LOOGOOTEE – Loogootee teachers will not receive an across-the-board pay raise this year, although individual teachers may receive additional money.
The Loogootee School Board Tuesday night approved a one-year collective bargaining agreement with the Loogootee Teachers Association. Business operations director Mike Tippery thanked the teachers for their understanding about the lack of a pay raise during “tough economic times.”
Tippery said the only changes in the contract were stipends and incentives for certain teachers.
In other business, the board appointed Laura Mattingly as interim superintendent, Tippery as interim business operations director and Terri Smith as interim elementary principal. Smith replaces Mattingly, who takes over from former superintendent Larry Weitkamp, who was not mentioned during the meeting.
Following the meeting, Board president Scott Hall said Weitkamp would be paid through the end of his contract next summer, using vacation time and unused sick days. Weitkamp worked for the corporation for more than 40 years.
Hall has declined to state why Weitkamp abruptly left his position or whether he was forced out by the board.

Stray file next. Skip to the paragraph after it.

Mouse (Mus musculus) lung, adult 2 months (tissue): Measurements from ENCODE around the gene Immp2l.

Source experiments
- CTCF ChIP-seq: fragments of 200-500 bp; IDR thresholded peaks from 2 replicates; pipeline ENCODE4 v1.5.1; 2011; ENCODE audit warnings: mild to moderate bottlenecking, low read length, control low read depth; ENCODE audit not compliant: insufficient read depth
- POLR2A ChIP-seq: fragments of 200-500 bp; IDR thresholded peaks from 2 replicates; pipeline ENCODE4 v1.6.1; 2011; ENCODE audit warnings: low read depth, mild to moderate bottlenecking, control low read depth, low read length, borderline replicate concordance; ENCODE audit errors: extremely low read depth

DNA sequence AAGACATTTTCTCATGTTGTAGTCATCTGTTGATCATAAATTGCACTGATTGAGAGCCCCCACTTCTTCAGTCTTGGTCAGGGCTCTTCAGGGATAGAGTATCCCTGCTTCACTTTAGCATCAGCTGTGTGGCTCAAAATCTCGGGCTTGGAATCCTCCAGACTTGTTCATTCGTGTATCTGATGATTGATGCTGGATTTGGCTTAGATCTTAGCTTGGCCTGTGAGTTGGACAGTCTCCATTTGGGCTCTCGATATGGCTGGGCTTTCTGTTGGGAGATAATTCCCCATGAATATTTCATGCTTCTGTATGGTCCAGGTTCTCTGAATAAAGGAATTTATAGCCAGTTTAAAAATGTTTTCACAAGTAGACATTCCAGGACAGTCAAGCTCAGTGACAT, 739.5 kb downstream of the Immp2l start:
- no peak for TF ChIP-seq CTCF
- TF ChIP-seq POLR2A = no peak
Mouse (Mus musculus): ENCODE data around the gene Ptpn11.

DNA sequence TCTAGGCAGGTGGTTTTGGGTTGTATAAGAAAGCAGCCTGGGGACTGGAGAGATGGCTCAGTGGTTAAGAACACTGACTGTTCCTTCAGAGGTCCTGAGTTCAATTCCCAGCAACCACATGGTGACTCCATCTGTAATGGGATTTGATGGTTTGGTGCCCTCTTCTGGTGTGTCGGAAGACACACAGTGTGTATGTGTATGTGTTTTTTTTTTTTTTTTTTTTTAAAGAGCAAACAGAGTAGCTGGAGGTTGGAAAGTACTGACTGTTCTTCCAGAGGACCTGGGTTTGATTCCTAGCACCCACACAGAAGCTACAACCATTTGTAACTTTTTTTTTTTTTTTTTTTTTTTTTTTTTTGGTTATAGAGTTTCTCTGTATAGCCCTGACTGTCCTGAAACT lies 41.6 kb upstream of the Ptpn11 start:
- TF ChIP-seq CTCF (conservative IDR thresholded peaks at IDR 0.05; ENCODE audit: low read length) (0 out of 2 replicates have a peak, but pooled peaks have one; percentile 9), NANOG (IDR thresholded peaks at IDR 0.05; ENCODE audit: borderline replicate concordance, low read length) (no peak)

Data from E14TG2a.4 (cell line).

Mattingly said she has no interest in being named permanent superintendent, but simply agreed to the interim appointment because it fulfilled a need. She started as an elementary teacher in 1982 and was named principal in 1995. She is gaining a new appreciation for the job of superintendent, she said.
Hall said there are no immediate plans to seek a new superintendent, but confirmed that Mattingly will not seek the position.
The board also accepted the resignation of high school social studies teacher and baseball coach Roger Bailey. He had been placed on administrative leave with pay from Sept. 13 to 23. Hall said the resignation means Bailey is no longer on the corporation payroll.
For the 10th consecutive year, the corporation has reduced enrollment. Friday was the statewide school count day, and Mattingly said Loogootee was credited with 910.5 students. Kindergarten students are still counted as one-half by the state. The enrollment was down 14 from 2012, which is the smallest reduction in recent years.